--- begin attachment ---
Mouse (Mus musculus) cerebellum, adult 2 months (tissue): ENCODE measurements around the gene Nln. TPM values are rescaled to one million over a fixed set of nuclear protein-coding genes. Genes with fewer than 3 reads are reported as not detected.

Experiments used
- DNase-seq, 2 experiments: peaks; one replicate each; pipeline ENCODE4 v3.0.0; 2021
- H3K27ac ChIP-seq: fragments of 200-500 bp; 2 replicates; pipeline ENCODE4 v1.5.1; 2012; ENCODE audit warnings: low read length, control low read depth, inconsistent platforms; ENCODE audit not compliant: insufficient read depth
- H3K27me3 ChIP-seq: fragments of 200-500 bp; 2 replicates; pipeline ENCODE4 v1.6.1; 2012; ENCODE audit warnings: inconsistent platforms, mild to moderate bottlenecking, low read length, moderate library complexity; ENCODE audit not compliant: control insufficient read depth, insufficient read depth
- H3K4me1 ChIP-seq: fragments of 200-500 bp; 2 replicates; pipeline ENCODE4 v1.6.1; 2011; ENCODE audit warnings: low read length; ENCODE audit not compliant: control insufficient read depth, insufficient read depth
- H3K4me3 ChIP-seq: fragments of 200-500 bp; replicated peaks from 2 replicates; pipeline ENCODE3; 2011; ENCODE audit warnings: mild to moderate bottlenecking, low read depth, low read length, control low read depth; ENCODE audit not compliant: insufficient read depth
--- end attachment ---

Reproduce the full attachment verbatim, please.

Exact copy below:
Mouse (Mus musculus) cerebellum, adult 2 months (tissue): ENCODE measurements around the gene Nln. TPM values are rescaled to one million over a fixed set of nuclear protein-coding genes. Genes with fewer than 3 reads are reported as not detected.

Experiments used
- DNase-seq, 2 experiments: peaks; one replicate each; pipeline ENCODE4 v3.0.0; 2021
- H3K27ac ChIP-seq: fragments of 200-500 bp; 2 replicates; pipeline ENCODE4 v1.5.1; 2012; ENCODE audit warnings: low read length, control low read depth, inconsistent platforms; ENCODE audit not compliant: insufficient read depth
- H3K27me3 ChIP-seq: fragments of 200-500 bp; 2 replicates; pipeline ENCODE4 v1.6.1; 2012; ENCODE audit warnings: inconsistent platforms, mild to moderate bottlenecking, low read length, moderate library complexity; ENCODE audit not compliant: control insufficient read depth, insufficient read depth
- H3K4me1 ChIP-seq: fragments of 200-500 bp; 2 replicates; pipeline ENCODE4 v1.6.1; 2011; ENCODE audit warnings: low read length; ENCODE audit not compliant: control insufficient read depth, insufficient read depth
- H3K4me3 ChIP-seq: fragments of 200-500 bp; replicated peaks from 2 replicates; pipeline ENCODE3; 2011; ENCODE audit warnings: mild to moderate bottlenecking, low read depth, low read length, control low read depth; ENCODE audit not compliant: insufficient read depth